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Currently Intervention Image supports two Image processing extensions.

Make sure you have one of these installed in your PHP environment, before you start.

You're able to configure Intervention Image to use one of these libraries for all its operations. Just pass the configuration as an array directly into the ImageManager.


// include composer autoload
require 'vendor/autoload.php';

// import the Intervention Image Manager Class
use Intervention\Image\ImageManager;

// create an image manager instance with favored driver
$manager = new ImageManager(array('driver' => 'imagick'));

// to finally create image instances
$image = $manager->make('public/foo.jpg')->resize(300, 200);

You might also use the static version of ImageManager as shown in the example below.

Static Example

// include composer autoload
require 'vendor/autoload.php';

// import the Intervention Image Manager Class
use Intervention\Image\ImageManagerStatic as Image;

// configure with favored image driver (gd by default)
Image::configure(array('driver' => 'imagick'));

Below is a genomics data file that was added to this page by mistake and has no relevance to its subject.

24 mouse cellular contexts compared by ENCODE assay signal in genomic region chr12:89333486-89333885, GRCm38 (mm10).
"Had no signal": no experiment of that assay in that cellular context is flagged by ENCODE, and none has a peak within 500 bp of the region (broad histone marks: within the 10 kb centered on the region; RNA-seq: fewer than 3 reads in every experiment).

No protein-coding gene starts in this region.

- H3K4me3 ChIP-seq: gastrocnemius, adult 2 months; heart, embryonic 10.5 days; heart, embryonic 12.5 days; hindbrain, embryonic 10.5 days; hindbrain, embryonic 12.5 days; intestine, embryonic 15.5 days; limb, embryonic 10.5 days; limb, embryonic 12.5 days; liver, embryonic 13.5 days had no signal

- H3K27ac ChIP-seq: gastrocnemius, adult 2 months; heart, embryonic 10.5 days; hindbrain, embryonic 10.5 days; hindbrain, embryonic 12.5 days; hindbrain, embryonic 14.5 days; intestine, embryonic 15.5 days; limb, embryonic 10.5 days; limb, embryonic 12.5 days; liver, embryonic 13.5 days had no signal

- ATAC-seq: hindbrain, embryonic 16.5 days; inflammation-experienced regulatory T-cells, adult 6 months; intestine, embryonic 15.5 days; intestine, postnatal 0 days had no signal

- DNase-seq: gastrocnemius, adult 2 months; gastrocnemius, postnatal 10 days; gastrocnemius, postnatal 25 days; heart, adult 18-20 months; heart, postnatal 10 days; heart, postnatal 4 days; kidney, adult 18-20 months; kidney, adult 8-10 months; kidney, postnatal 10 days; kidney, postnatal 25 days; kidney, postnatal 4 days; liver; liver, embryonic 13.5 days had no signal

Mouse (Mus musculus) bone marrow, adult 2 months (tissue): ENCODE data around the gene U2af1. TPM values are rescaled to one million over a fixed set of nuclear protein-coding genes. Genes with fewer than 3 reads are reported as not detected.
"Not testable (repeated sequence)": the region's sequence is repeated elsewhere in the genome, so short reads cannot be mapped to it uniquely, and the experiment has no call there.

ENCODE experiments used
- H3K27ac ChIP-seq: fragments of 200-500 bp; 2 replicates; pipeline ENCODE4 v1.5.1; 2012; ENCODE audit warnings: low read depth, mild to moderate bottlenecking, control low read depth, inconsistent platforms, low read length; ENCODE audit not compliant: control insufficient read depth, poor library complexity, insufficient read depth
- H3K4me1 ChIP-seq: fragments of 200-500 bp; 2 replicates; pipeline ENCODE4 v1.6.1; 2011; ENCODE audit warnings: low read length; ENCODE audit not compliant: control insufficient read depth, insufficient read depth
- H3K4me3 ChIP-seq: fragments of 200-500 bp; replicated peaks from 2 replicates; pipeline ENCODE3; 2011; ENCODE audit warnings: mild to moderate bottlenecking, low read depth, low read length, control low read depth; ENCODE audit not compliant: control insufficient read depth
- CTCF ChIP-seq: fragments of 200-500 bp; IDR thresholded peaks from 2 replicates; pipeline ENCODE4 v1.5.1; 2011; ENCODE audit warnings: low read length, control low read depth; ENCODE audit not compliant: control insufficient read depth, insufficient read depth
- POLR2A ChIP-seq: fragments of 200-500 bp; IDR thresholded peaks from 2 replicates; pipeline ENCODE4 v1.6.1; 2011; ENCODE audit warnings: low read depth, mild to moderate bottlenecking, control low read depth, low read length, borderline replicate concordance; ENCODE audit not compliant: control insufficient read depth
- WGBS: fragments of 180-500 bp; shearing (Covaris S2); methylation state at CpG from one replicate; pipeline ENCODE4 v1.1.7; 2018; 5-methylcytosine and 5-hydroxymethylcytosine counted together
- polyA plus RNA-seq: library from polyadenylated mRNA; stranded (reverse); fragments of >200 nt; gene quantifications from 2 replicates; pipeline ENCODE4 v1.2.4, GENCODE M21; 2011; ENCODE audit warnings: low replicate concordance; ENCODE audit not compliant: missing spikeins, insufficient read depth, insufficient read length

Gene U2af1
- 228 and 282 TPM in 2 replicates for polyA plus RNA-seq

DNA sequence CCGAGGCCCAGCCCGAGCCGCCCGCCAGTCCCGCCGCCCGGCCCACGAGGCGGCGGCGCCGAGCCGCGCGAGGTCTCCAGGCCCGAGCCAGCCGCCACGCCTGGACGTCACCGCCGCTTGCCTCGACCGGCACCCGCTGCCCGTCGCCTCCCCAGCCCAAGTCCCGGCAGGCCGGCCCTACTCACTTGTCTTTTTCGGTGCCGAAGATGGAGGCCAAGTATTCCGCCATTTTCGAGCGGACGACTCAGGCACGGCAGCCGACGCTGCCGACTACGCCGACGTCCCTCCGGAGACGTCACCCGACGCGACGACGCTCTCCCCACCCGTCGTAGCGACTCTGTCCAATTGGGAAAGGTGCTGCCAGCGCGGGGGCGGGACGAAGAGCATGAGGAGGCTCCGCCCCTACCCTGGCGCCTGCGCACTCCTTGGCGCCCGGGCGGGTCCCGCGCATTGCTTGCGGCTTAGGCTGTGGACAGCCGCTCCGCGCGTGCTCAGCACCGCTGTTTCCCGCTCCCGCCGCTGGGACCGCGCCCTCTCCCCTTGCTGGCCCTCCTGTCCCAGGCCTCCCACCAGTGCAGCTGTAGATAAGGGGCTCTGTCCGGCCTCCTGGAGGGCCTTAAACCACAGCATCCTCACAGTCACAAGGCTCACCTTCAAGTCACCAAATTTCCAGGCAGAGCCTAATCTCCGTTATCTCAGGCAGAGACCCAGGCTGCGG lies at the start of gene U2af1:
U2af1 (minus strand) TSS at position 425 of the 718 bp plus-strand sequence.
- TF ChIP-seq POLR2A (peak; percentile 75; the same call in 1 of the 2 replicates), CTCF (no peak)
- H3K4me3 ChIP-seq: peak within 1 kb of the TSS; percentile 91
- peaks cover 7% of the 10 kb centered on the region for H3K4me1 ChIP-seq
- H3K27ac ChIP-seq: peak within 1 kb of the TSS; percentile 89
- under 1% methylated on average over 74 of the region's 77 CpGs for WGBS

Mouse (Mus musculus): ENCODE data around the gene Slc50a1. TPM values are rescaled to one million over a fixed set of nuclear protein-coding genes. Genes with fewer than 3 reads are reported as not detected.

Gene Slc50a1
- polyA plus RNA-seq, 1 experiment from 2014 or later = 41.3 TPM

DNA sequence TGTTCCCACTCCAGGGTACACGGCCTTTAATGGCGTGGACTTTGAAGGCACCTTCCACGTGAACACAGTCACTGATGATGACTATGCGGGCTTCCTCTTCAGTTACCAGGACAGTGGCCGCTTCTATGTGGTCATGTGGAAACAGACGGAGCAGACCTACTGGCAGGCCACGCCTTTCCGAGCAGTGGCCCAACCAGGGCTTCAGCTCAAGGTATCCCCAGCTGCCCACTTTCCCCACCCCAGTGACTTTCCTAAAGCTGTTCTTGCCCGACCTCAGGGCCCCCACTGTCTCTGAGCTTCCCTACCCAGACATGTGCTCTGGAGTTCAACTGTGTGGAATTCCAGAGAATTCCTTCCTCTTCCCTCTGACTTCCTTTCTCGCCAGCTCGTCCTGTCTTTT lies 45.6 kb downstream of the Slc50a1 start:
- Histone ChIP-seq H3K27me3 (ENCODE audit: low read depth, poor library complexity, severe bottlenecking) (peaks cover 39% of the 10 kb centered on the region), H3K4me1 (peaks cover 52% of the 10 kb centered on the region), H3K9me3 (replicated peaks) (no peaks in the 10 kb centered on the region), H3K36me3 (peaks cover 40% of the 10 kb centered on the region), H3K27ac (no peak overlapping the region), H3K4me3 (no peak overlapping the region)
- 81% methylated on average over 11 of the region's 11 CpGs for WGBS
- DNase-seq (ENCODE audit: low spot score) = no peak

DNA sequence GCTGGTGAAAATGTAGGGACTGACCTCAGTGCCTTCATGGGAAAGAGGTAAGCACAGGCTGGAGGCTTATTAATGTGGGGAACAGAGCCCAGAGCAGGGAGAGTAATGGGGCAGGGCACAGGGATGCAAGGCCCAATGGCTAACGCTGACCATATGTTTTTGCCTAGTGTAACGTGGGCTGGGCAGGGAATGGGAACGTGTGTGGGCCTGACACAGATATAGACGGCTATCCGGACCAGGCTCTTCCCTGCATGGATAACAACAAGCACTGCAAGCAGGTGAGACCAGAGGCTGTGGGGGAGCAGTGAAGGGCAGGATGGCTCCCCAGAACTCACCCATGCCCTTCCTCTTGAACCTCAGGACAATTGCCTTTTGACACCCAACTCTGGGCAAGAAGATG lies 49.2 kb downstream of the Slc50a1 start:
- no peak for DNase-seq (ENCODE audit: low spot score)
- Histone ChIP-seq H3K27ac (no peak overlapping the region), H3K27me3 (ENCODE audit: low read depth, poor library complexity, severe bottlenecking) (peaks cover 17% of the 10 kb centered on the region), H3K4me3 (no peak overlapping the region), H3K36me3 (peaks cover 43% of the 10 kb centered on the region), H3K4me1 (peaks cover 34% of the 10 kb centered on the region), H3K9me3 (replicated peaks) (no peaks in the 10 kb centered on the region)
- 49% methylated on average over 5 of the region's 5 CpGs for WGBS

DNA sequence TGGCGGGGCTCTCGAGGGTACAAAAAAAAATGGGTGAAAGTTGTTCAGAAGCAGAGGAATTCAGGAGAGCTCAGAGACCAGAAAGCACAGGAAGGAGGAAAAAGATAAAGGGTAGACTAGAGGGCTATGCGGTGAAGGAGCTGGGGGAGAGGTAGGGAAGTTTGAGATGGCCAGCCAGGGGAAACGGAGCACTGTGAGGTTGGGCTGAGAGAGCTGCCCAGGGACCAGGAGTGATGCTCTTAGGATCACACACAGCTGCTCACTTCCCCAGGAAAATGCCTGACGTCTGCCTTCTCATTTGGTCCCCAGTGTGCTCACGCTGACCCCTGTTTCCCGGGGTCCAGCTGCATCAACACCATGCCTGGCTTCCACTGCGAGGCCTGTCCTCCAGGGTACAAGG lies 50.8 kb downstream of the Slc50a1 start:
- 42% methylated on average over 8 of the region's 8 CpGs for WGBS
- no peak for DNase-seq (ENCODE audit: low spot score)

// and you are ready to go ...
$image = Image::make('public/foo.jpg')->resize(300, 200);

Configuration in Laravel

If you're using Laravel, you can pull a configuration file into your application by running the following artisan command.

Publish configuration in Laravel 5

$ php artisan vendor:publish

Publish configuration in Laravel 4

$ php artisan config:publish intervention/image

In Laravel 5 applications the configuration file is copied to config/image.php, in older Laravel 4 applications you will find the file at app/config/packages/intervention/image/config.php. With this copy you can alter the image driver settings for you application locally and define which library should be used by all commands..

'driver' => 'imagick'

Currently you can choose between gd and imagick support.

Memory Settings

Image manipulation in PHP is a very memory consuming task. Since most tasks in PHP don't exhaust default memory limits, you have to make sure your PHP configuration is able to allocate enough memory to handle large images.

The following php.ini directives are important.


Sets a maximum amount of memory in bytes that a script is allowed to allocate. Resizing a 3000 x 2000 pixel image to 300 x 200 may take up to 32MB memory.


If you're planing to upload large images, verify that this setting for the maximum size of file uploads fits your needs.

Read more in the official PHP documentation for:

It's possible to set these directives in your php.ini or at runtime with ini_set.